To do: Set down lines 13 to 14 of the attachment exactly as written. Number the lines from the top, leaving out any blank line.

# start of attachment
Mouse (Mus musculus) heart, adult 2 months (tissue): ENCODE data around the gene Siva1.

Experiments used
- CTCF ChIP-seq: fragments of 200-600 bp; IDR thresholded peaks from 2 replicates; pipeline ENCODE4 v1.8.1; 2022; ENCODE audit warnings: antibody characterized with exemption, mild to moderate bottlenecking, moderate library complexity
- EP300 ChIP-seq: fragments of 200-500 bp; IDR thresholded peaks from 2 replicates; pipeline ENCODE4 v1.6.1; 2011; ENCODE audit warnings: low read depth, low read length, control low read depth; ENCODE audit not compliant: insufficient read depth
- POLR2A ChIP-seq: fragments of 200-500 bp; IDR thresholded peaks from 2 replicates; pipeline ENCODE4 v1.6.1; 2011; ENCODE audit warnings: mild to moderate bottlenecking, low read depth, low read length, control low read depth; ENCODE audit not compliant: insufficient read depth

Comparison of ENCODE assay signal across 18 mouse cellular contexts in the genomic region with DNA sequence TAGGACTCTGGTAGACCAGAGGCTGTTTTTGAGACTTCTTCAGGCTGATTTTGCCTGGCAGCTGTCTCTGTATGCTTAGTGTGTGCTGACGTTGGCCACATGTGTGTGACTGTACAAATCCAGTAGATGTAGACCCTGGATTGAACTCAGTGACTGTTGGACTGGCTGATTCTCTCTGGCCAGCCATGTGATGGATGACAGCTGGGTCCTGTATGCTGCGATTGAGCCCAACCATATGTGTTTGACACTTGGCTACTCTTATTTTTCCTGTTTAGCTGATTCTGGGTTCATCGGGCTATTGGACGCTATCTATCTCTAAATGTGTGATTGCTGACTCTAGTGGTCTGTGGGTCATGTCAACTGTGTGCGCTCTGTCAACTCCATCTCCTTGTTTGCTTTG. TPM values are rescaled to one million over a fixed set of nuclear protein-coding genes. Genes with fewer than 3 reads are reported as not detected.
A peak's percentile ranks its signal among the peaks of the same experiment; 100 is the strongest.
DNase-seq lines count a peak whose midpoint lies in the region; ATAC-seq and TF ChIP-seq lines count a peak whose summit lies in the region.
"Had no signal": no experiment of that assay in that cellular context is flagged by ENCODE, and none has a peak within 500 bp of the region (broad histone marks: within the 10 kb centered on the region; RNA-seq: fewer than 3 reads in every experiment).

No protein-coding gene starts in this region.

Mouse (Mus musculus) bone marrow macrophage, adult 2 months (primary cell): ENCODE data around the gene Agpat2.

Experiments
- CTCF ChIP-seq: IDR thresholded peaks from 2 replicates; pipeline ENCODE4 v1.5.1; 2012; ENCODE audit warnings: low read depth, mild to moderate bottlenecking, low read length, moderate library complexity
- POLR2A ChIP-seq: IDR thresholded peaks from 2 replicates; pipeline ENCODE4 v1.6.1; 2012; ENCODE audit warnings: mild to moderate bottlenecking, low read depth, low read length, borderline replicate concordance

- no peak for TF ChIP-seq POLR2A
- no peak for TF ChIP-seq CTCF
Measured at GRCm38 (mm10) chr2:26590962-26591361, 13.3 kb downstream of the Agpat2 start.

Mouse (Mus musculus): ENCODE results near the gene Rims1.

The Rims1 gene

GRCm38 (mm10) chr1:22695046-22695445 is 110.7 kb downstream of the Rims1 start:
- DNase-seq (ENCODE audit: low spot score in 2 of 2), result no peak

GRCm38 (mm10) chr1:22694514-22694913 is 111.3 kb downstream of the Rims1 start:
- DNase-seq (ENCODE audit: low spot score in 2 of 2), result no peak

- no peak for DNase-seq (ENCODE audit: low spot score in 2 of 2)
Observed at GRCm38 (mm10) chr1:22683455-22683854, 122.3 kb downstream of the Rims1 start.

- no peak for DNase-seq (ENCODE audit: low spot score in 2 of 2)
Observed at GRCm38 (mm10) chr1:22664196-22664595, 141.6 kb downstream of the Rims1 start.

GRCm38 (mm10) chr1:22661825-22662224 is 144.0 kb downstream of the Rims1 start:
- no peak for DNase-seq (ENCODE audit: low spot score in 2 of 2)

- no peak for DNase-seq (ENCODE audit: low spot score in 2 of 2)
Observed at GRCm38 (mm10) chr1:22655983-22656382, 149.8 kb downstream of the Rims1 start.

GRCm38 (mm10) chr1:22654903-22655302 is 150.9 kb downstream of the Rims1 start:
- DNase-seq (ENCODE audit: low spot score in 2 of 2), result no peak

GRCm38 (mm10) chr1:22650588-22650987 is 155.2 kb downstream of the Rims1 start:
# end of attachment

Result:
- CTCF ChIP-seq: IDR thresholded peaks from 2 replicates; pipeline ENCODE4 v1.5.1; 2012; ENCODE audit warnings: low read depth, mild to moderate bottlenecking, low read length, moderate library complexity
- POLR2A ChIP-seq: IDR thresholded peaks from 2 replicates; pipeline ENCODE4 v1.6.1; 2012; ENCODE audit warnings: mild to moderate bottlenecking, low read depth, low read length, borderline replicate concordance